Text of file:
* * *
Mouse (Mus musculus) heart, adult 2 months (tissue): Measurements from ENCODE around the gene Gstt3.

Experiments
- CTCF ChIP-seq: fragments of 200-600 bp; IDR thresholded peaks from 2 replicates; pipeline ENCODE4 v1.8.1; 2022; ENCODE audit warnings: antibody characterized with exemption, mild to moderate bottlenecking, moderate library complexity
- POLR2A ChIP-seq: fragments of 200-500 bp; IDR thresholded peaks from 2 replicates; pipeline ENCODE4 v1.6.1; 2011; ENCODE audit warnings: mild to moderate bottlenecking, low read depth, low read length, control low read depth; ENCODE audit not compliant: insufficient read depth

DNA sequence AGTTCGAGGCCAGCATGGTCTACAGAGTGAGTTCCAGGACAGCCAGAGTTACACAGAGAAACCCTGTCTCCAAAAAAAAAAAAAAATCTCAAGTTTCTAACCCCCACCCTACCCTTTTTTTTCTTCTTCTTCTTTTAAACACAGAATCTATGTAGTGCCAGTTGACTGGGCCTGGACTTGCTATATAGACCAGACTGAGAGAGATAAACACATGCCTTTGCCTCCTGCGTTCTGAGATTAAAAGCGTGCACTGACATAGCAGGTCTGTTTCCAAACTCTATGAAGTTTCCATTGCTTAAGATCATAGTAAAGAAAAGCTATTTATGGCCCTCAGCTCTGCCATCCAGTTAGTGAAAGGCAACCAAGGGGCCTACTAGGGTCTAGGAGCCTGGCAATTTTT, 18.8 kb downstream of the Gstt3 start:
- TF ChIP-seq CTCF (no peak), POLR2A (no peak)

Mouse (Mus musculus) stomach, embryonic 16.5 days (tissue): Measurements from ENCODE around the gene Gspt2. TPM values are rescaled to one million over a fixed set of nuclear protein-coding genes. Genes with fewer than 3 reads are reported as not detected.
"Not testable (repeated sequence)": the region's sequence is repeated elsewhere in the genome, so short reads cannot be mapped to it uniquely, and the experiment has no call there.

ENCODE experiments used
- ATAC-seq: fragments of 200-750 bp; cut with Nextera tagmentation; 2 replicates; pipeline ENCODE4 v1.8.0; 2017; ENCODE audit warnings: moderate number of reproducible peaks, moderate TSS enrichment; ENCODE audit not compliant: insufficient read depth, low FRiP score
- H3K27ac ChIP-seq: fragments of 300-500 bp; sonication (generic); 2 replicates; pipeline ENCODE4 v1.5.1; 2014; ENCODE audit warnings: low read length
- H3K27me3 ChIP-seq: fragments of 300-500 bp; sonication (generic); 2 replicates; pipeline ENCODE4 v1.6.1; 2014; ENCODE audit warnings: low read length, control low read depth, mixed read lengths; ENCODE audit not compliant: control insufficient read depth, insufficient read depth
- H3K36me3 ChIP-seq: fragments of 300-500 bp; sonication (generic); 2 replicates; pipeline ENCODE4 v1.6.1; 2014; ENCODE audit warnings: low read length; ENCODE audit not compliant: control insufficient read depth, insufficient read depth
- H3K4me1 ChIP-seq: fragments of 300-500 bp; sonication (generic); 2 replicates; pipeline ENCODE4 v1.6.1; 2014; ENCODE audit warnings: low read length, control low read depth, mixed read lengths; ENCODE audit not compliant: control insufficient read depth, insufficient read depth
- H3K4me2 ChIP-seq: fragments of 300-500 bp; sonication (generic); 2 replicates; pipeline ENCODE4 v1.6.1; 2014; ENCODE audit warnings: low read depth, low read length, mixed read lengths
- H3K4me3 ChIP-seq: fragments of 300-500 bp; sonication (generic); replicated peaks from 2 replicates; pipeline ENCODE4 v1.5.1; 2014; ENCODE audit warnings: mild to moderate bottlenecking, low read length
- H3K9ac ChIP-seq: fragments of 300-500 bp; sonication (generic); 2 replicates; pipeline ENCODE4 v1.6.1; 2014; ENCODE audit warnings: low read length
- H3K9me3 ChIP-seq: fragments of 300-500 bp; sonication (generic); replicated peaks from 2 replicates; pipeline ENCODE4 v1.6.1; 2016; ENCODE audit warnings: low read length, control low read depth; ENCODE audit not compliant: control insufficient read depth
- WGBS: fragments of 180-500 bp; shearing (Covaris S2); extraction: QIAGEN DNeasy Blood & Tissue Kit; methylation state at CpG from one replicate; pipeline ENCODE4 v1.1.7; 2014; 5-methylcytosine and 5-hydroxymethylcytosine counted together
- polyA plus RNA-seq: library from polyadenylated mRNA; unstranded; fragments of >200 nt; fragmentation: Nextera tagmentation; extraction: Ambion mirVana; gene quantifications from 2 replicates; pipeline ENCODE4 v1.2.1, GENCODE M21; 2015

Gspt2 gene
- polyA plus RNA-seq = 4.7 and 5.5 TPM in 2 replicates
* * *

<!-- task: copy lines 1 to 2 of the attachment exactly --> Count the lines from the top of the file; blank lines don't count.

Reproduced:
Mouse (Mus musculus) heart, adult 2 months (tissue): Measurements from ENCODE around the gene Gstt3.

Experiments